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With all the remote work we’re doing now, it can be a challenge to develop rapport with a potential client or customer or even with colleagues.

When we all just log into Zoom or jump on a conference call and start talking, we miss an opportunity to lay the groundwork for a more productive relationship, to say nothing of a more valuable conversation.

How do we build rapport in these technology-assisted gatherings?

It’s definitely easier to create limbic synchrony when we’re meeting in person.

When we’re seeing each other in tiny squares on a screen, or maybe not at all, we have to go in a different direction to create common ground.

That means matching some elements of how they sound.

Subtlety is critical here; to get on your client’s wavelength without getting on their nerves, you’ll want to avoid a copy-cat approach. If your customer or colleague thinks you’re mocking them, it’ll ruin your chances of gaining unconscious rapport and even take you in the opposite direction.

There are several elements of vocal sound that you can match or maybe approximate.

  • Pace – how quickly do they speak? How much do they pause between thoughts?
  • Volume – how loudly does the person talk?
  • Pitch or inflection – is their voice higher or lower, and how does it shift as they speak?
  • Oomph (that’s a technical term) – how strong or forceful is the individual’s speech?

If you’re out to create a connection with someone who speaks quickly and loudly, you’d speak more quickly and loudly than you otherwise might, to match them and establish rapport. Your voice need not be exactly equal on a decibel meter. But if they have a big booming voice, you speak a bit louder than you normally do.

If your conversational partner is speaking v-e-r-r-r-y s-l-o-o-o-w-l-y and you talk reallyreallyreallyfast, the mismatch is likely to make them feel that the two of you are not on the same page. So, you’ll adjust the rate at which you speak, coming closer to their natural pace.

Some of us really Punch out the words when we talk; we sound emphatic. We may even seem overly emphatic to those whose natural speech pattern is more restrained. People with an analytical communication style, in particular, tend to use less vocal variety, whereas very expressive individuals will have more shading in their voices.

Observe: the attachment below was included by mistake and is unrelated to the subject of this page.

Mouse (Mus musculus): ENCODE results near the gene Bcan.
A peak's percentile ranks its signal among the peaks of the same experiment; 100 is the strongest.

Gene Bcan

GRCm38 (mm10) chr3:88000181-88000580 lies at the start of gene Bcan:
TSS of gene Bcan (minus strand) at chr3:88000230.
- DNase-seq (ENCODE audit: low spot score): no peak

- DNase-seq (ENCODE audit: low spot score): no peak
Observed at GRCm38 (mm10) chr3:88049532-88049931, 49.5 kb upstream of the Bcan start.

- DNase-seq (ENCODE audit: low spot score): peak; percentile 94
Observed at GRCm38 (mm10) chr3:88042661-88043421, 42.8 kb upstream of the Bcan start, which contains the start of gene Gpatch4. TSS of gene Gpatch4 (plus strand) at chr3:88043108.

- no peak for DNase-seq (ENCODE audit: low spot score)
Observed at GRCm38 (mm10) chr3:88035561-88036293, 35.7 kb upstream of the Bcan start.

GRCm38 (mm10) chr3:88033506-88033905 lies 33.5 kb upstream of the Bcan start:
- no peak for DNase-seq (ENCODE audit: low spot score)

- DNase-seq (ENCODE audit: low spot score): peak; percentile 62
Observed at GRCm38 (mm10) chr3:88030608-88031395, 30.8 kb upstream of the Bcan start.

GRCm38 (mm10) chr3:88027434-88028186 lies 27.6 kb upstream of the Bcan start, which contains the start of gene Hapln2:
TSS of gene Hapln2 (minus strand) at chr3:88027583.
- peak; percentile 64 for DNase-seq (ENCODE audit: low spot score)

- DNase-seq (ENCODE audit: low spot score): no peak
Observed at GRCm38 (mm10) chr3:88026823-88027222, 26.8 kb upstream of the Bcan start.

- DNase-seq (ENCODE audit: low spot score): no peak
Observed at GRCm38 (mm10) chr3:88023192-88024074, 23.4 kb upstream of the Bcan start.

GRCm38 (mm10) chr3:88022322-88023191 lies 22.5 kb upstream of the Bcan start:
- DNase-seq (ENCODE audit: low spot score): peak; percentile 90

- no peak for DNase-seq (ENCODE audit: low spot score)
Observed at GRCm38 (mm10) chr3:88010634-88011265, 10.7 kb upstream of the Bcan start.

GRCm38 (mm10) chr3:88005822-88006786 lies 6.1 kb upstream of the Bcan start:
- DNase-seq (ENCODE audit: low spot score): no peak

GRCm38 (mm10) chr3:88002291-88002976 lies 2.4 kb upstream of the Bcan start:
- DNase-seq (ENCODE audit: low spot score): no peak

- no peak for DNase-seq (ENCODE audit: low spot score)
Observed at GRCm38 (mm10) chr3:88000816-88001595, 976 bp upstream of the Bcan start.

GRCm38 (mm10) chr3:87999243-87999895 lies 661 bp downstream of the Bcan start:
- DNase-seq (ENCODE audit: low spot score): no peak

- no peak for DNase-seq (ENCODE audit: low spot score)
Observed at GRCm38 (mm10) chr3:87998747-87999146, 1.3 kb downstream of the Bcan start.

So to the extent that you want rapport with someone whose voice is more or less expressive than yours, you may want to crank it up and put more energy into your speech … or rein it in a bit to match someone with a narrower bandwidth.

It’s not just tone of voice.

You can also match what the person says.

When you’re “speaking the same language,” they’re likely to be more comfortable with what you’re saying, more receptive to your suggestions.

Early in my radio career I answered a blind ad in Broadcasting Magazine. I had an interview with the news director – over the phone. And I soon found myself with a brand new job in Jackson, Mississippi.

I piled my belongings into my Chevrolet Vega (like I said, it was early in my career) and headed down I-55. After a lifetime in the Midwest, it was quite a change. I hadn’t been in the state more than an hour when the first person said to me, “You ain’t from around here, are ya?”

Of course, I adjusted.

Not too long after I settled into my new gig at WRBC (owned by the Rebel Broadcasting Company!) I was anchoring the afternoon news. And introducing the day’s big story.

The State Supreme Court had just handed down its ruling, I announced. “WRBC’s Stan Case is there … and we’re fixin’ to have a live report.”

It’s a good thing Stan started talking right away because I couldn’t have said another word. I shocked myself into silence when “fixin’ to” came out of my mouth … on the air!

It’s a perfect example of the way we mirror other people’s speech patterns, often without conscious intent.

As I acclimated to my new home, I naturally picked up Miss’ippi-isms. You hear the same thing among groups of friends. Or colleagues. Certain words or phrases become part of their tribal language.

And because that’s a natural phenomenon when people are in rapport, we can be intentional about saying it their way to signal that we’re all on the same team.

When you want a person to feel at ease with you, try using some of their own words.

Not synonyms or words that are kind of close to what they said. But use the exact language they use. And notice what happens when you’re on the same wavelength.

Post a comment below to tell us in your own words what happens when they see what you say, hear what you mean and grasp your point.